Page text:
FIG. 3 shows another photohead 60 embodying the invention and which may be used in place of the photohead 20 of FIG. 1. Referring to FIG. 3, the photohead 60 is generally similar to the photohead 20 of FIG. 2 except for having a different type of aperture means. The aperture is indicated at 62 and is contained in a relatively thin aperture plate 64 so as to have a small aperture length (longitudinally of the beam 46) to nominal aperture cross sectional size ratio. Also, the aperture plate 64 is located a relatively long distance from the mirror 36 so that all of the light rays of the reflected beam 46 which enter the aperture 62 are at a relatively small angle to the axis of the aperture 62, making the divergence of the output beam 52 quite small. Also, the aperture plate 64 is located directly adjacent and quite close to the photosensitive surface 17 so as to minimize the spreading effect of whatever divergence the beam 52 may have, and allowing the light energy passing from the aperture 62 to be used to directly expose the photosensitive surface 17 without an intervening projection lens. The aperture plate 64 may be fixed relative to the housing 21, in which case the aperture 62 is preferably of circular cross section. However, as an alternative to this FIG. 3 shows the aperture plate 64 as part of a member 66 which is rotatable about a vertical axis and which is driven and positioned in such rotation by a gear 68 and motor 70. Therefore, the aperture 62 may be of a noncircular cross section, such as a square or rectangle, and the motor 70 may be energized through a suitable control signal from the controller 12 to maintain a given dimension or axis of the aperture cross section at a given orientation relative to the line being exposed.
FIG. 4 shows another photohead 71 which may be substituted for the photohead 20 of FIG. 1. In this photohead the aperture, indicated at 72, across which the reflected beam 46 is swept is provided by an aperture wheel 74 having a plurality of such apertures, of different sizes and shapes, located along its marginal edge and which wheel is angularly positioned by a motor 76 so that any one of its apertures may be brought to the active position. The light energy accepted by and passing through the active or selected aperture 72 passes through a beam rotator 78, angularly positioned by a drive motor 80, and through a projection lens 82 which focuses the output beam 52 onto the photosensitive surface 17 to expose on the surface 17 an image of the aperture 72. The beam rotator 78 may be used with noncircular apertures to maintain a given dimension or axis of such aperture at a given orientation relative to the line being exposed. Also, associated with the light beam generator 32 is a beam intensity control 84 which is responsive to both a beam speed signal supplied on the line 59 and an aperture size signal supplied on the line 60 for varying the intensity of the beam 34 both in accordance with changes in the beam speed and in accordance with changes in the size of the aperture 72, with the intensity being varied directly with beam speed and inversely with aperture size.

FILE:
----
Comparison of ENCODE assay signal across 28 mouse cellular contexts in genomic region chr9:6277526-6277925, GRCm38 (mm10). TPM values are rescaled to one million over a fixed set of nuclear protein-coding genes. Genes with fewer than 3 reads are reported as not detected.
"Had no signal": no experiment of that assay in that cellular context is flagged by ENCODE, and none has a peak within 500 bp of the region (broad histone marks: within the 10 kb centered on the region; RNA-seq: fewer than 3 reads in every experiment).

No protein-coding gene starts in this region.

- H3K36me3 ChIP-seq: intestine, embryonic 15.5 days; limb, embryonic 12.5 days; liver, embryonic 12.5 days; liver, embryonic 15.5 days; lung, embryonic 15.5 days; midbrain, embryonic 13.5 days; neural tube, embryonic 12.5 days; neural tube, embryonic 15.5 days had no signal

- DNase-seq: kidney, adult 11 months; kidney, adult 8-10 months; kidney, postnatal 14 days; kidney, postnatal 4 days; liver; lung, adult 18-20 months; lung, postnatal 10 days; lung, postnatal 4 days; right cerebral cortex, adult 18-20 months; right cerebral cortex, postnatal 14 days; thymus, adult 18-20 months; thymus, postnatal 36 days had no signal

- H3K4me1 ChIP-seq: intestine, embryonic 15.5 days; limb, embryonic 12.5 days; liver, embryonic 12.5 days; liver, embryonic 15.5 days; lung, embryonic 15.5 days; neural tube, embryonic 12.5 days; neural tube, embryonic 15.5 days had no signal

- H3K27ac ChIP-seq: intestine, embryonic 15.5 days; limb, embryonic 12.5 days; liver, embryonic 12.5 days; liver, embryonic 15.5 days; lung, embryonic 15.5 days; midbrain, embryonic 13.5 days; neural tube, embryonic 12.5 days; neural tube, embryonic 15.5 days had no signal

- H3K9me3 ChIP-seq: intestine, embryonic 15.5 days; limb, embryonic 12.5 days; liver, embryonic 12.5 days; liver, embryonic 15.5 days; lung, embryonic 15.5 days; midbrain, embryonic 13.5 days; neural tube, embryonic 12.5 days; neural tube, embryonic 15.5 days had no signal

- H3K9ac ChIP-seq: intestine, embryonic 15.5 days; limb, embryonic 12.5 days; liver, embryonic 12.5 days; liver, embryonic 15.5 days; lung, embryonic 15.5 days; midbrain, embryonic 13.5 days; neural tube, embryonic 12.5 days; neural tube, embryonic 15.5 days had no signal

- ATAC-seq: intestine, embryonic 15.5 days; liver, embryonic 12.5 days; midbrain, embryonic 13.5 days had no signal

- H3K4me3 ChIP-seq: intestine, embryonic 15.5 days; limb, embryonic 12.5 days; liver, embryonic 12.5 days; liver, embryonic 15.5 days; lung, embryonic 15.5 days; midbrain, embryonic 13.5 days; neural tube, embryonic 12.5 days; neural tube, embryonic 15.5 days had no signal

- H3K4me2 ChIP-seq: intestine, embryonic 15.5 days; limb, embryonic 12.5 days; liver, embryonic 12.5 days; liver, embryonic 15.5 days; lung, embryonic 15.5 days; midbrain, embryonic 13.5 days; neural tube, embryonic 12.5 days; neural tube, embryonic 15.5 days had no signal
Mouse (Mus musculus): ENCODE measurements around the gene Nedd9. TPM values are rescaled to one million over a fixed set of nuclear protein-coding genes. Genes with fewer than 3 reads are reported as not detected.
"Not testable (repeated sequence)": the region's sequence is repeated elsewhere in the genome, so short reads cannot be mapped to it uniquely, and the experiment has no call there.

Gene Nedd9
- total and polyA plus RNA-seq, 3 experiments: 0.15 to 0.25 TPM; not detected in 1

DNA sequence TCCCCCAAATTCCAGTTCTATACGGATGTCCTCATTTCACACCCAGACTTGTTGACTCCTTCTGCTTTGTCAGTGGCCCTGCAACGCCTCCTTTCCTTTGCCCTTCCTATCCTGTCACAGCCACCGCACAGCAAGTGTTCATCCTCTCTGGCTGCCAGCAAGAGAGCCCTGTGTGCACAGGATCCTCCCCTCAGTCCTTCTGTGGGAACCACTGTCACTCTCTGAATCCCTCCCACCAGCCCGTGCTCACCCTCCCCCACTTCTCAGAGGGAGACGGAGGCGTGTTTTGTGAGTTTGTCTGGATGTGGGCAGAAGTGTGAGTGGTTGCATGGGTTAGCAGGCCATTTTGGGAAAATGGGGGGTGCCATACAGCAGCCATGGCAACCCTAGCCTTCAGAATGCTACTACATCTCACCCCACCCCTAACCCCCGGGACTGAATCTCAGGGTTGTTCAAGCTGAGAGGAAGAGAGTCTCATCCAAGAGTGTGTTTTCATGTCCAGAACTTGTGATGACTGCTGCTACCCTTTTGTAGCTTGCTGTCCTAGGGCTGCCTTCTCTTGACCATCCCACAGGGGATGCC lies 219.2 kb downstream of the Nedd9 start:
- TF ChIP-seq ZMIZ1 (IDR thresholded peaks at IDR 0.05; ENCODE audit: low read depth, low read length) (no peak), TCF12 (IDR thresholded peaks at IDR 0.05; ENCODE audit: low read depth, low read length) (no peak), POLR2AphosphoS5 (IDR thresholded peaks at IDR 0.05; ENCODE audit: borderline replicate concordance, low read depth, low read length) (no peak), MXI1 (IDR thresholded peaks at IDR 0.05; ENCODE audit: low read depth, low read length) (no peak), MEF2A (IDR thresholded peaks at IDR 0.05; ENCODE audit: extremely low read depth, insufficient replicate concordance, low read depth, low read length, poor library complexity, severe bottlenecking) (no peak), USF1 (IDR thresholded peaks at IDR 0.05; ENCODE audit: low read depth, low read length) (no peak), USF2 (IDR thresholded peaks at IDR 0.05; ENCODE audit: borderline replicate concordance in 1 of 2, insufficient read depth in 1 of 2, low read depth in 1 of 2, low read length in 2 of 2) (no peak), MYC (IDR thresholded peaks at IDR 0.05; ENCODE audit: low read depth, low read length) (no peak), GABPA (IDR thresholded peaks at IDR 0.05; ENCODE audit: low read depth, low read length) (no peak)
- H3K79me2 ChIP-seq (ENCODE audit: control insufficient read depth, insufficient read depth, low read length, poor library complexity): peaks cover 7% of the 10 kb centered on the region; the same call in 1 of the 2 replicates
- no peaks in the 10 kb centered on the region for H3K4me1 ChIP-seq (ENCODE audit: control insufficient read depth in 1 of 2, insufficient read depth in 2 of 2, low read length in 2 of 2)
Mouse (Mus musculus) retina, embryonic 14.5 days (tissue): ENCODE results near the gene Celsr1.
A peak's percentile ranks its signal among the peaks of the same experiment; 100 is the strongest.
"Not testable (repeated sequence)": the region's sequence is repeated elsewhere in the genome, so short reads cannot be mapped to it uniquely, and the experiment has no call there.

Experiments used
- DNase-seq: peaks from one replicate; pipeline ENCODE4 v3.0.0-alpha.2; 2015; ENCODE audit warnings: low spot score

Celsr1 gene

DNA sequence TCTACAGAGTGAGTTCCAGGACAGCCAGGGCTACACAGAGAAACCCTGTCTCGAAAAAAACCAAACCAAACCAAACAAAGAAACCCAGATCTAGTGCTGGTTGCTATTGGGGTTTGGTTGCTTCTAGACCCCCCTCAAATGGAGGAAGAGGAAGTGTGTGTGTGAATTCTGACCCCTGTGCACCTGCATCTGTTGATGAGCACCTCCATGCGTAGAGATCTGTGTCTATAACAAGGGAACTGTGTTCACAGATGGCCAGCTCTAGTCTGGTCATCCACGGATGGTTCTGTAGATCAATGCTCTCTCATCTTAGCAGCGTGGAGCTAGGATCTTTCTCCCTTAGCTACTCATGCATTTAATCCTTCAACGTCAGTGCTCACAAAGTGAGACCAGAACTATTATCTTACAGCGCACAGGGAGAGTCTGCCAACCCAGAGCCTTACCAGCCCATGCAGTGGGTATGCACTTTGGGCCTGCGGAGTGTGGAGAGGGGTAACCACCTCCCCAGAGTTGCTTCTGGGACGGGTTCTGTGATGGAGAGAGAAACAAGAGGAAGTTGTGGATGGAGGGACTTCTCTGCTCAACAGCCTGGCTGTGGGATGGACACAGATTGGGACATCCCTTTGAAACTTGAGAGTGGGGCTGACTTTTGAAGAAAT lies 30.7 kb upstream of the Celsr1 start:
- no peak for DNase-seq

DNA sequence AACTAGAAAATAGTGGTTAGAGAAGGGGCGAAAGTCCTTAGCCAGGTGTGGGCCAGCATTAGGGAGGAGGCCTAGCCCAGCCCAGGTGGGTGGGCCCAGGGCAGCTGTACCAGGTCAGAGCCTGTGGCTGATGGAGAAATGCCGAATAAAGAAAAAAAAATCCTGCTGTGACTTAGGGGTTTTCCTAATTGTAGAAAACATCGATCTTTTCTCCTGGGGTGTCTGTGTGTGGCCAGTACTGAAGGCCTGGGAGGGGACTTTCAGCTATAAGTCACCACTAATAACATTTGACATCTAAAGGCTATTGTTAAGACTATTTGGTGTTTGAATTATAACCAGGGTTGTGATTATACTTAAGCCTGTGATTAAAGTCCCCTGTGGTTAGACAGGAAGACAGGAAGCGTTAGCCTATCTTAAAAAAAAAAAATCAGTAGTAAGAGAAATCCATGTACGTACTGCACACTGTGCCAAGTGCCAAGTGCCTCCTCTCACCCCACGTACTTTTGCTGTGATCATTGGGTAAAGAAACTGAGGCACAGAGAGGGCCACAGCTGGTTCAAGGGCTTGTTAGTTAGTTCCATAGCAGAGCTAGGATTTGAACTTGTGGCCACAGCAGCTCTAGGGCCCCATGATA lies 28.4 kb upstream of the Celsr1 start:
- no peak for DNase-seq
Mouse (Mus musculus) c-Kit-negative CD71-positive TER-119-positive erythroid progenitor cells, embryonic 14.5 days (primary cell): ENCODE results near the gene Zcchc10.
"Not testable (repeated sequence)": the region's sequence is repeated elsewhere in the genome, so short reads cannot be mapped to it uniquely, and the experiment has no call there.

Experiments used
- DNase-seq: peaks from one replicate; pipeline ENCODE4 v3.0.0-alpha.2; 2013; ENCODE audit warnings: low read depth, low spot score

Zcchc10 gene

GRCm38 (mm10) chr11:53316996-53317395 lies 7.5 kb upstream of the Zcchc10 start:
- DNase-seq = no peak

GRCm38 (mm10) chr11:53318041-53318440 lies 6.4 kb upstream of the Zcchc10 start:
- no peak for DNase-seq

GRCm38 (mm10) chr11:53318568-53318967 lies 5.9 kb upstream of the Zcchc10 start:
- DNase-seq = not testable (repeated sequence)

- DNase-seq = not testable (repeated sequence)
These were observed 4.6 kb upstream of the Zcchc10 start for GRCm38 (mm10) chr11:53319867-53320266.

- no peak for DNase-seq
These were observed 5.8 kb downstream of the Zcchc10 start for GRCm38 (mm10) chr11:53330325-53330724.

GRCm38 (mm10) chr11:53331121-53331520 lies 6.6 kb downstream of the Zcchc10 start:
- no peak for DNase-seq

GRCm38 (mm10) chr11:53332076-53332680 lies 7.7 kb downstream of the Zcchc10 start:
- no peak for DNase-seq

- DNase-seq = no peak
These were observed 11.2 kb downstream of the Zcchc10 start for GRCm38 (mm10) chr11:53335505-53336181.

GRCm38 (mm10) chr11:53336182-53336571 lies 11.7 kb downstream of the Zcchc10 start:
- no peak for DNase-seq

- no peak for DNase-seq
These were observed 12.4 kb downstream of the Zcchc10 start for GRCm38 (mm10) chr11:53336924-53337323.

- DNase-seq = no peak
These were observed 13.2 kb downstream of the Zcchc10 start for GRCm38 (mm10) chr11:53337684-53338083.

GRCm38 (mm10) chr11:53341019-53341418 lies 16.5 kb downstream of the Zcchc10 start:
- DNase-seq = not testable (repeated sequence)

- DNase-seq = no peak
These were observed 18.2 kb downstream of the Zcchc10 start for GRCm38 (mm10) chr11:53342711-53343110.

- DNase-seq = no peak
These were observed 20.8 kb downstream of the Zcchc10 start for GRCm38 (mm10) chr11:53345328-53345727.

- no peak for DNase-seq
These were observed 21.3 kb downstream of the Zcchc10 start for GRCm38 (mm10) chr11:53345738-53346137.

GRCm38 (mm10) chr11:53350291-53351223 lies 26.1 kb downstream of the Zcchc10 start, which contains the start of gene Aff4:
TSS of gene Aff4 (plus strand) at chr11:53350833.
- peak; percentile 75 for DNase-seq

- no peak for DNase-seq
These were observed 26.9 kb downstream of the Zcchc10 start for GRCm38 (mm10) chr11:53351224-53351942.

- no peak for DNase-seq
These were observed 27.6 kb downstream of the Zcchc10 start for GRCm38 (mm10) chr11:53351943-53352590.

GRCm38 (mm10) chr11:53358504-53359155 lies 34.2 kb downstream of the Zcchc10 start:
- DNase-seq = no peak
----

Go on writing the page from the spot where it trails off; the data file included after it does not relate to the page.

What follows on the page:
Various other means beside a rotating mirror may be used for producing a sweeping light beam for use in a photohead of this invention, and FIG. 5 shows one such alternate means. In this figure the illustrated photohead 86 uses an oscillating or dithering mirror 88 which intercepts the stationary beam 34 and produces a sweeping reflected beam 46. In this case the beam 46 sweeps back and forth in both directions, from right to left and from left to right, as indicated by the doubleheaded arrow, but nevertheless may be used in place of the sweeping beam of any of the previously described photoheads of FIG. 2, 3 or 4. The means for oscillating the mirror 88 may vary widely. In FIG. 5 it is pivotally connected to the base of the photohead 86 for movement about a pivot axis 90 and is oscillated about such axis by a piezo-electric driver 92 connected between the mirror and the base of the photohead at a point spaced from the pivot axis.
An advantage of an oscillating or dithering mirror for producing the swinging beam is that the amplitude and frequency of the beam motion may be readily controlled and varied to vary the character of the output beam 52. For example, by increasing the mirror oscillation frequency while decreasing its amplitude the number of flashes per second may be increased while keeping the light energy content of the flashes substantially unchanged. Thus, in the exposure of a line, at the beginning of the line during which period the photohead moves relatively slowly while accelerating to top speed, the oscillating mirror may be oscillated to produce output beam flashes at a relatively low frequency and/or at relatively low intensities and as the speed of the photohead increases the oscillation of the mirror may be changed to produce output flashes at increased frequency and/or increased intensity, and possibly when the photohead reaches top speed the oscillation of the mirror may be stopped to produce an output beam which is nonflashing and on continuously. Also, the characteristic motion of the beam throughout each cycle may be varied by varying the characteristic of the voltage waveform applied to the piezo-electric driver. That is, the voltage waveform may be sawtooth, sinusoidal, or of some other form to obtain either a linear or some non-linear motion of the beam relative to the associated aperture or other light-accepting window.
It should also be noted that as the amplitude of the oscillating mirror 88 is reduced the amplitude of the reflected beam is also reduced and will eventually reach a condition at which the beam does not, in either direction of its swing, move entirely beyond the boundary of the associated aperture or other light accepting window. When this condition exists the output beam 52 is not flashed between on and off states but instead is modulated or flashed between on and less-on states, that is between a state of maximum light energy content and a state of minimum light energy content greater than zero. Such flashing of the output beam between on and less-on states may be desirable or useful under some circumstances and, as mentioned previously, is within the purview of the invention, the term "flashing output beam" as used in the claims being intended to cover both a beam which flashes between on and off states and a beam which flashes between on and less-on states.